Eat this!

A couple of weeks ago we celebrated Teachers’ Day in Korea. A lovely day where your students give you kitsch presents and cute notes about how much they love you. Teachers also got treated to 수박 (watermelon). I asked my co-teachers if Koreans ever use the rind for anything since the culture is very efficient at preserving and utilising food. They told me that some old-school grannies make watermelon kimchi but none of them have actually ever tried it.

I grew up eating watermelon jam in South Africa so I asked if it was popular in Korea. They were stunned to hear that such a thing existed. My mind was made up. I was going to have to introduce them to the syrupy gingery goodness of subak jam. I collected the left- over rinds and they just looked at me a little bit strangely.

I found a great recipe online. If you’re going to make this jam, you need time. Time to soak the rind in bicarb of soda and time for it to soak in water- basically a day’s pre-prep. I reduced the amount of sugar to 1kg, although I personally think after making it that next time I’d cut it to 500-750g. Make sure you don’t overcook the syrup at the end!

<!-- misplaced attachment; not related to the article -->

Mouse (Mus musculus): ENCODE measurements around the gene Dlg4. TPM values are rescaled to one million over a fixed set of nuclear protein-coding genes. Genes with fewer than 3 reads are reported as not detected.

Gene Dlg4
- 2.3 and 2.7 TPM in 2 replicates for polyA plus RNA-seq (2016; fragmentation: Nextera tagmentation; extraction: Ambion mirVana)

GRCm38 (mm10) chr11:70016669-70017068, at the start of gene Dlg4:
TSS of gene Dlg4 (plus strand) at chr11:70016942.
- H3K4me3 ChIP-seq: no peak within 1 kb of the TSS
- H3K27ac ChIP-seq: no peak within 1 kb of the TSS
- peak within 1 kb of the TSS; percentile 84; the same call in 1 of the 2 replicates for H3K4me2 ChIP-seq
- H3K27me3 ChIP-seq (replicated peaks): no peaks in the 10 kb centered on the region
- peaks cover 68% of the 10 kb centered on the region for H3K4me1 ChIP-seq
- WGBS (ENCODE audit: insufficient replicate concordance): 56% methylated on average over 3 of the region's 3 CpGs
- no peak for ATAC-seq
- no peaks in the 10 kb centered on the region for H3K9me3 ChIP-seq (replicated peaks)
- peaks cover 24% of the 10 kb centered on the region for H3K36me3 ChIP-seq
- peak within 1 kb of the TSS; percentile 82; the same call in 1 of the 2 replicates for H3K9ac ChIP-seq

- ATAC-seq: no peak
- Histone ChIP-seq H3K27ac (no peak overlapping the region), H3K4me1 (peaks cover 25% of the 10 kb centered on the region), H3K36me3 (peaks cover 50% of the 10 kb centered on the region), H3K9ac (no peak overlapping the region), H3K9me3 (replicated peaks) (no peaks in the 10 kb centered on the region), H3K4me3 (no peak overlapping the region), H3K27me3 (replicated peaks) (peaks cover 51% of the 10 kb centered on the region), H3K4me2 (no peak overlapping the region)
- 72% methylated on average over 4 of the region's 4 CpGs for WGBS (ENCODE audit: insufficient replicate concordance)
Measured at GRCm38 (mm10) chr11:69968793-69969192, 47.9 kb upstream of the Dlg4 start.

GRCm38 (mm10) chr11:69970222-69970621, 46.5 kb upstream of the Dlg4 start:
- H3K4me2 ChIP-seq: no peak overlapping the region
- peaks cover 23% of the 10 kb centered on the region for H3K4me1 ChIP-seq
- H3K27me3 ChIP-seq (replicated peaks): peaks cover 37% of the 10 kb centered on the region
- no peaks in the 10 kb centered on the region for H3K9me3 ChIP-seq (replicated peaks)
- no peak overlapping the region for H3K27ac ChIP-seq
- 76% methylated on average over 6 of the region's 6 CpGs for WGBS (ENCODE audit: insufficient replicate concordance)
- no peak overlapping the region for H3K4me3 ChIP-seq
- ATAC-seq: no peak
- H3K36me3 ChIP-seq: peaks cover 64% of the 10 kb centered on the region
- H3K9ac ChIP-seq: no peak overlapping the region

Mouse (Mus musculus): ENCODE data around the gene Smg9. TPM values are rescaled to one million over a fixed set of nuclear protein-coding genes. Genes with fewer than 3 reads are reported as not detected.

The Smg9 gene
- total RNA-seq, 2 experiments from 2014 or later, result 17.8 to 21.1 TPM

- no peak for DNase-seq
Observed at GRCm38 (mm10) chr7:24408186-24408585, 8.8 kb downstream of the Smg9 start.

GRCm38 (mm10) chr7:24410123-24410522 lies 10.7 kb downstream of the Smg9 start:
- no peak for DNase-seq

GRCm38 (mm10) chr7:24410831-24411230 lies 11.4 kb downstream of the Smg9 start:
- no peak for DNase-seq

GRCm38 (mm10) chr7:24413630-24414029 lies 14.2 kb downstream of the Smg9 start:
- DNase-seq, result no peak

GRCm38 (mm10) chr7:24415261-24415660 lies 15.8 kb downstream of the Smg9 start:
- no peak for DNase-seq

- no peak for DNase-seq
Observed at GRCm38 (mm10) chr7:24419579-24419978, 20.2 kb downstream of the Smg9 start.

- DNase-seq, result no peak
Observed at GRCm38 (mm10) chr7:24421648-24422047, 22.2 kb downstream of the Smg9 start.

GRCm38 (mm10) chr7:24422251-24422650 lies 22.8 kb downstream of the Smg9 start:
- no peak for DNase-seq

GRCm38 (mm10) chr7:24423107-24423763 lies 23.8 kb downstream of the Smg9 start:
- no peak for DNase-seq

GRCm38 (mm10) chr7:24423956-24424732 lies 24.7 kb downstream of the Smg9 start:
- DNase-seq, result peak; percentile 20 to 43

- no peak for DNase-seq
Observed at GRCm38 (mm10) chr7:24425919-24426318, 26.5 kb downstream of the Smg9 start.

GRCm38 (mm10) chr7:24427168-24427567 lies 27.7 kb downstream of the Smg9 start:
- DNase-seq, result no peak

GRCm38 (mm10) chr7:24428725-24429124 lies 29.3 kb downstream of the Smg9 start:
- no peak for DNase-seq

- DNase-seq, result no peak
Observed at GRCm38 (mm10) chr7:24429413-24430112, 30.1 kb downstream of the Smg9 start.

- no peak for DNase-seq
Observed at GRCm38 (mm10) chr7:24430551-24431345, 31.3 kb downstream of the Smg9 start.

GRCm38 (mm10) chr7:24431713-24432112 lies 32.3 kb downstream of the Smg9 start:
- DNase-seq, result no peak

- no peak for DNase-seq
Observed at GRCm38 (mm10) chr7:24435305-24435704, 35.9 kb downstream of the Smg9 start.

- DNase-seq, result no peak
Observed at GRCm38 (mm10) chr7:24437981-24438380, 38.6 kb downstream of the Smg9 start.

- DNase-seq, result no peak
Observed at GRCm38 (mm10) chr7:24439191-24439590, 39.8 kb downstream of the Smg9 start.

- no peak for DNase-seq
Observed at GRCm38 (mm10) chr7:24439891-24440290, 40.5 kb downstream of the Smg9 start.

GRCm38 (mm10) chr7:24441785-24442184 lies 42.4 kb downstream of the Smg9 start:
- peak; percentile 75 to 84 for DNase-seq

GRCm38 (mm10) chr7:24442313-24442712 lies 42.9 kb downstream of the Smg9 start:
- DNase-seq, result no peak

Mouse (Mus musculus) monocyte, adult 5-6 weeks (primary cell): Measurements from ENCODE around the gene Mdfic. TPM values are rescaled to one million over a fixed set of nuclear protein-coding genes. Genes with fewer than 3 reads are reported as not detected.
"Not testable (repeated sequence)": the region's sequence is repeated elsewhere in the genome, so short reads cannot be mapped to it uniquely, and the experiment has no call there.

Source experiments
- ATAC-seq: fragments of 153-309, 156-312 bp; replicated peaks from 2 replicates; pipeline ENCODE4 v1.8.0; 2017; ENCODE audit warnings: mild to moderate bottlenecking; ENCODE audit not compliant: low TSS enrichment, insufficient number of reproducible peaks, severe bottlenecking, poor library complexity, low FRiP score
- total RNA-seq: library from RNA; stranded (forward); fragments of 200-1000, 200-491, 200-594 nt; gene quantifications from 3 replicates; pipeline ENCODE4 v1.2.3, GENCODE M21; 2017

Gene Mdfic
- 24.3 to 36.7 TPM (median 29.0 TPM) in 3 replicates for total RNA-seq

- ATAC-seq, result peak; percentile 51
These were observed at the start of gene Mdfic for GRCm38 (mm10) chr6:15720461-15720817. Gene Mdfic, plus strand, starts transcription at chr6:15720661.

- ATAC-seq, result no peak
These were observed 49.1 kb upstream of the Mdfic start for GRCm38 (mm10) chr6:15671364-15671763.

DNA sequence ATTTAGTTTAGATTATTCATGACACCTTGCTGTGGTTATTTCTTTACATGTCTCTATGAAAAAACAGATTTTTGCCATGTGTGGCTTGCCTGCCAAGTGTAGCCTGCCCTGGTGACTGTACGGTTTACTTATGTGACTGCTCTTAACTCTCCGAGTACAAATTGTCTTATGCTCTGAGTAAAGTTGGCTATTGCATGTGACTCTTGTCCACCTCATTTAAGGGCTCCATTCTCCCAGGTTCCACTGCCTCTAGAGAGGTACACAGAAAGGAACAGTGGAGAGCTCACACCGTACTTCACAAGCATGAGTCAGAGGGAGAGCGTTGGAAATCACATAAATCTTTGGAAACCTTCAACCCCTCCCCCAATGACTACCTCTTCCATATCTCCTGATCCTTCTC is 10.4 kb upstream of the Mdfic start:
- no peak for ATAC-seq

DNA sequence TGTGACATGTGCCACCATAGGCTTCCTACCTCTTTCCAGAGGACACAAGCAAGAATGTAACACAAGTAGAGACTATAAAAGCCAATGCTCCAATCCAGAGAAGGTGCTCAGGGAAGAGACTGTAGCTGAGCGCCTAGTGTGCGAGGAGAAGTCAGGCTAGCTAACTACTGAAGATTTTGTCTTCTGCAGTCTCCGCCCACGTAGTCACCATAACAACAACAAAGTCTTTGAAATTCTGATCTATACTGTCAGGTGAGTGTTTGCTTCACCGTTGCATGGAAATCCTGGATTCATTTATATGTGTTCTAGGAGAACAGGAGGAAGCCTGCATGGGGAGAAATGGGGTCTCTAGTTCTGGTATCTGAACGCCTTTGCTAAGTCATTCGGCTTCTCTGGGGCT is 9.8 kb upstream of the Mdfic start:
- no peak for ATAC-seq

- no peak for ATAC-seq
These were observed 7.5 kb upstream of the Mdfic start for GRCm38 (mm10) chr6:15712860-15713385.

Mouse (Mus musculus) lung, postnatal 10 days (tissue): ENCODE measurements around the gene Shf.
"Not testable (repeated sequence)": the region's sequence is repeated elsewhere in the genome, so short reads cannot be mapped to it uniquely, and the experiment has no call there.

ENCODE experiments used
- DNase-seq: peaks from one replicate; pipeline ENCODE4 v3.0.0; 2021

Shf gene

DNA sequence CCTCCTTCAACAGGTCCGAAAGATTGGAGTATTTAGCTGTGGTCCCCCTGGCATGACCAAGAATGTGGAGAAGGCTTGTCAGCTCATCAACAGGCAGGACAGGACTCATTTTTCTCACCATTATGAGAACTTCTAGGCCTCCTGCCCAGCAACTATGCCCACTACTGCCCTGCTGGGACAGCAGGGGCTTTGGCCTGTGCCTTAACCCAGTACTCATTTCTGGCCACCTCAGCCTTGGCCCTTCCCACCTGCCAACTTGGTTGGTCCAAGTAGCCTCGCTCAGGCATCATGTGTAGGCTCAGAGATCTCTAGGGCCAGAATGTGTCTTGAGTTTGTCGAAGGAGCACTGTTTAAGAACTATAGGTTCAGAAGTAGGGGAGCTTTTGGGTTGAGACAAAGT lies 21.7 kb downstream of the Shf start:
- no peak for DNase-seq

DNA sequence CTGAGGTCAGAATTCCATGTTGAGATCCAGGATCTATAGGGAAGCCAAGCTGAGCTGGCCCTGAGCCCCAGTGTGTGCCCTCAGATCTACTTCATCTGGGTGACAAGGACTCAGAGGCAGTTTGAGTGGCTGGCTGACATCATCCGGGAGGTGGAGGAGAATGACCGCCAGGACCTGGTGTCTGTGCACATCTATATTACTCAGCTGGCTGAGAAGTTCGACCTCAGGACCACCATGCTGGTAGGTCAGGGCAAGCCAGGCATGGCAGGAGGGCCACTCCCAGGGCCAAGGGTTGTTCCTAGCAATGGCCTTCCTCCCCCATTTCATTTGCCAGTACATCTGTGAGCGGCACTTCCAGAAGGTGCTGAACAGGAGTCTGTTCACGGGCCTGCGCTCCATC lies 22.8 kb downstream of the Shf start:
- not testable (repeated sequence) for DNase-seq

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Here’s my end result:

jam

I took a jar into school for taste testing during my “Friday Fun English” adult conversation class.  Everyone was brave enough to try at least one bite and two people had seconds. Not quite the revolution I was hoping for but I’m glad that they got to try something new.

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I plan to introduce them to South African melktert, Bulgarian Tarator soup and I want something British but I don’t know what to choose. They’ve all had apple pie before so I’m thinking Eton mess, Bakewell tart or mince pies. Or spotted dick. I’d quite like to work that into English class conversation.

What is your idea of a classic English dessert?

 

 

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